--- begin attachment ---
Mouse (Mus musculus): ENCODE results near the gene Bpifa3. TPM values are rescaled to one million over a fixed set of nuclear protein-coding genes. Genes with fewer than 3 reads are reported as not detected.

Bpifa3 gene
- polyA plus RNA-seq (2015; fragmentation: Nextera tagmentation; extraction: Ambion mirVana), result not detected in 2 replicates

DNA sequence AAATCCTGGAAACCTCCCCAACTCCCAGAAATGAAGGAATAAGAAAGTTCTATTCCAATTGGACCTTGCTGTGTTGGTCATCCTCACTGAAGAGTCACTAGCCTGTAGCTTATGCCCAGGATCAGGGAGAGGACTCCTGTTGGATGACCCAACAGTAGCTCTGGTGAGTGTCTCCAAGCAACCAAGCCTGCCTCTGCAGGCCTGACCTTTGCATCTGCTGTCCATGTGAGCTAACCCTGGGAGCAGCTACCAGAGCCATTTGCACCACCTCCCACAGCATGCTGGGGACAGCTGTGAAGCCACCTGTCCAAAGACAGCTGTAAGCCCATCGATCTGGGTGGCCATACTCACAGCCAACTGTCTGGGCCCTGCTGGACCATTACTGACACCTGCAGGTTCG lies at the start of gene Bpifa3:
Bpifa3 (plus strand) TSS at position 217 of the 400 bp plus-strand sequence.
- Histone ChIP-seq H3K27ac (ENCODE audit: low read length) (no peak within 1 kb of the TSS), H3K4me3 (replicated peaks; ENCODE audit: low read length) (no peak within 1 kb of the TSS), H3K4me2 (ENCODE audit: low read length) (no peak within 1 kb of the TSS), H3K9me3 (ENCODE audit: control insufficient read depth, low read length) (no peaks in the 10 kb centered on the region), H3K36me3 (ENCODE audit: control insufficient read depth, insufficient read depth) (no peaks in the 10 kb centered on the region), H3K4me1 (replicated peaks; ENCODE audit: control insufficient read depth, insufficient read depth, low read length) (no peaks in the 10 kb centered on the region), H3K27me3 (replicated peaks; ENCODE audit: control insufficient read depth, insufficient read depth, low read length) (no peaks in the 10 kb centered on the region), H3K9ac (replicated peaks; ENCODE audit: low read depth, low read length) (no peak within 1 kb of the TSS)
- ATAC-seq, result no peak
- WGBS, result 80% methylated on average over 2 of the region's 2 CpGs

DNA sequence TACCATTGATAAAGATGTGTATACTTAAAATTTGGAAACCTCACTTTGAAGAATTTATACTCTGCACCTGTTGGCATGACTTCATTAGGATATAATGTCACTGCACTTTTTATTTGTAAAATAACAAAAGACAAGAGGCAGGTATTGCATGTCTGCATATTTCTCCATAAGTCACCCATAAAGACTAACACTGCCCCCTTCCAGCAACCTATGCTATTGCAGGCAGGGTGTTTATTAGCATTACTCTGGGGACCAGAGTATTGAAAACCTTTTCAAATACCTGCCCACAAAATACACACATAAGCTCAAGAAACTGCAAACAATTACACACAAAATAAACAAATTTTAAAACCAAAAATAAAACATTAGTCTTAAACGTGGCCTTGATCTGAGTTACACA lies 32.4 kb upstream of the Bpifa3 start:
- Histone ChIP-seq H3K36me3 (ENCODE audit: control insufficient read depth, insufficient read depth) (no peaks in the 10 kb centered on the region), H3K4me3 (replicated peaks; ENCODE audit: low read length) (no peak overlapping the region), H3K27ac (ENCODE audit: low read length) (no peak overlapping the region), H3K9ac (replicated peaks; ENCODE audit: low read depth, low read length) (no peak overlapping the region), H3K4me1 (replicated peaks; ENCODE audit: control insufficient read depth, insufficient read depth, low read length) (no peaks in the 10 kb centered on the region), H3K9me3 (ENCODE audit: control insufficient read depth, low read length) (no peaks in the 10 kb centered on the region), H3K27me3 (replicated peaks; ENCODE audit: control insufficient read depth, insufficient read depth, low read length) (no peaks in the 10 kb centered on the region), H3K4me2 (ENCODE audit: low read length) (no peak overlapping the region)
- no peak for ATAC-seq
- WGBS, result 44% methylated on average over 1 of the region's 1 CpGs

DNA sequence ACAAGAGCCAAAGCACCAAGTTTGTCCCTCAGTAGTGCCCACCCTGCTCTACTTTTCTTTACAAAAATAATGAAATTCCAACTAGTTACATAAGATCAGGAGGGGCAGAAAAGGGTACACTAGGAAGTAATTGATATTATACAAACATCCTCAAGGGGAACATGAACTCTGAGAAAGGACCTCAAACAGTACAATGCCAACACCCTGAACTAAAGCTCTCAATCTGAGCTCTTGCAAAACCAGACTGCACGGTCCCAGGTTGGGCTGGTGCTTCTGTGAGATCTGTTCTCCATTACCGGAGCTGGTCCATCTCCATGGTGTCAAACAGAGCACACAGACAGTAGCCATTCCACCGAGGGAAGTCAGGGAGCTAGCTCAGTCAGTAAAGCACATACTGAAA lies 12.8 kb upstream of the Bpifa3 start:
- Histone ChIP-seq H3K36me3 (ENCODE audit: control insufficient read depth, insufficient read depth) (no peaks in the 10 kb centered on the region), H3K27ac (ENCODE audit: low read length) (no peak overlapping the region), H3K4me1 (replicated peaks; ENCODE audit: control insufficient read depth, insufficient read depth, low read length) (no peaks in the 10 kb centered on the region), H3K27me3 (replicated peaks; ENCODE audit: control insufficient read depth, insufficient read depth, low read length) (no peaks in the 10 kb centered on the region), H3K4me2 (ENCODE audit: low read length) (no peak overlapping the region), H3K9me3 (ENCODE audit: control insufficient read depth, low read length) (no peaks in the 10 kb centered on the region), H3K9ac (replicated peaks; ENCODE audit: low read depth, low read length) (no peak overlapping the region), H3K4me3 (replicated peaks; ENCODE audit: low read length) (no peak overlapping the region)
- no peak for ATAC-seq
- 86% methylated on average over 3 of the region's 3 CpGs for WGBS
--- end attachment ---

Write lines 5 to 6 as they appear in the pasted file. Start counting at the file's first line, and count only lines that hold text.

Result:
Bpifa3 (plus strand) TSS at position 217 of the 400 bp plus-strand sequence.
- Histone ChIP-seq H3K27ac (ENCODE audit: low read length) (no peak within 1 kb of the TSS), H3K4me3 (replicated peaks; ENCODE audit: low read length) (no peak within 1 kb of the TSS), H3K4me2 (ENCODE audit: low read length) (no peak within 1 kb of the TSS), H3K9me3 (ENCODE audit: control insufficient read depth, low read length) (no peaks in the 10 kb centered on the region), H3K36me3 (ENCODE audit: control insufficient read depth, insufficient read depth) (no peaks in the 10 kb centered on the region), H3K4me1 (replicated peaks; ENCODE audit: control insufficient read depth, insufficient read depth, low read length) (no peaks in the 10 kb centered on the region), H3K27me3 (replicated peaks; ENCODE audit: control insufficient read depth, insufficient read depth, low read length) (no peaks in the 10 kb centered on the region), H3K9ac (replicated peaks; ENCODE audit: low read depth, low read length) (no peak within 1 kb of the TSS)